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Diary Transcription:

microfilm: begin page 282

Sunday, March 8, 1925 (continued)

(3) G 7000 X (continued)
long as any objects remain there. This guard took up their duties at about sunset and, of course, reinforced by our own armed Qufti workmen.

The actual chamber of the burial is cut in the natural rock which is here extremely good and very white. The south wall is obscured with the furniture. In the west wall near the north end and at some distance above the floor level there is a large blocking of finely dressed limestone blocks set in gyps (= gypsum) and smeared over with it. It is impossible at present to estimate what this may close, whether a passage westwards or possibly a second chamber.
Against the east wall a number of rough stones are piled up; it is not clear yet for what purpose.
On the floor against the east wall there are other staves (?) or poles so it is possible the whole may have been a canopy of golden streamers standing over the sarcophagus. Could the curious limestone objects of [Friday, March 6, No. 6 // GAR] have been originally intended as supports(?) [April 5, 1925 It now seems very probable T. R. D. G]

Rowe asked for the assistance of Mr. Lucas, at present in Luxor, in order more satisfactorily to deal with the technical processes of preservation of the antiquities found in this tomb. This was readily promised.
During the evening two journalists attempted to obtain information at the Camp saying that all Cairo knew we had made a great discovery. They were of course refused any statement whatever.

Monday, March 9, 1925
116th day of work

work on:
(1) Street G 7000
(2) Avenue G 0
(3) G 7000 X

[Said: (1) Street G 7000, (2) pit G 7000 X, (3) most G 7214, (4) pit G 7610 P, (5) most G 7215]

(1) Street G 7000
Now clearing debris in east side of street to the north of "94." During the afternoon the foundation platform of a structure, resembling that of the temple of G I-d, was partially cleared. Three holes similar to those known and described elsewhere were found in a line the eastward prolongation of the south face of the boat near G I-a. They average 30 cm in width and are at 185, 305 and 575 cm respectively west of the casing blocks of G 7120.
The whole of this area will be cleared after certain other works have been completed.

microfilm: end page 282

Details

  • Classification
    Documentation-Expedition diary pages
  • Department
    Harvard University-Boston Museum of Fine Arts Expedition
  • Credit Line
    Harvard University–Boston Museum of Fine Arts Expedition
  • Display Page Dates
    03/08/1925; 03/09/1925
  • Author
    Thomas Richard Duncan Greenlees, British, 1899–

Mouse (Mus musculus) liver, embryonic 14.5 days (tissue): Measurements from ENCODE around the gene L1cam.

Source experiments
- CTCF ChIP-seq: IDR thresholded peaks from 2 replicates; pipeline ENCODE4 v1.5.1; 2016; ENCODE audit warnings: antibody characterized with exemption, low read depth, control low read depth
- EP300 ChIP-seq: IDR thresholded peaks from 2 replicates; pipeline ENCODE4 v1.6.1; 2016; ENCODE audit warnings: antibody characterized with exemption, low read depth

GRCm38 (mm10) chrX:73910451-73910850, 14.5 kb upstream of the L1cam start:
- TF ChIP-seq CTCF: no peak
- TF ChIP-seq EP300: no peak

• Mentioned on page
    Alan Jenvey Rowe, British, 1890–1968
    Alfred Lucas, British, 1867–1945
    Thomas Richard Duncan Greenlees, British, 1899–

Tombs and Monuments 6

Photos 1

People 4

Modern People

  • Alan Jenvey Rowe

    • Type Mentioned on page
    • Nationality & Dates British, 1890–1968
    • Remarks Egyptologist and archaeologist. Nationality and life dates from Who was Who in Egyptology.
  • Alfred Lucas

    • Type Mentioned on page
    • Nationality & Dates British, 1867–1945
    • Remarks Chemist. Nationality and life dates from Who was Who in Egyptology.
  • Thomas Richard Duncan Greenlees

    • Type Author
    • Nationality & Dates British, 1899–
    • Remarks Thomas Richard Duncan Greenlees, born South Africa, Sivaratri, March 10, 1899. British subject with a Scottish father and an English mother. For a brief period during 1925 he was a staff member of Harvard University--Boston Museum of Fine Arts Expedition, who later joined the Theosophist movement in India. Greenlees received his MA degree in 1922 from Oxford, where he studied Egyptian, Coptic and Arabic. April 2,1925, Greenlees appointed Assistant Curator of Egyptian Art at MFA.
  • Thomas Richard Duncan Greenlees

    • Type Mentioned on page
    • Nationality & Dates British, 1899–
    • Remarks Thomas Richard Duncan Greenlees, born South Africa, Sivaratri, March 10, 1899. British subject with a Scottish father and an English mother. For a brief period during 1925 he was a staff member of Harvard University--Boston Museum of Fine Arts Expedition, who later joined the Theosophist movement in India. Greenlees received his MA degree in 1922 from Oxford, where he studied Egyptian, Coptic and Arabic. April 2,1925, Greenlees appointed Assistant Curator of Egyptian Art at MFA.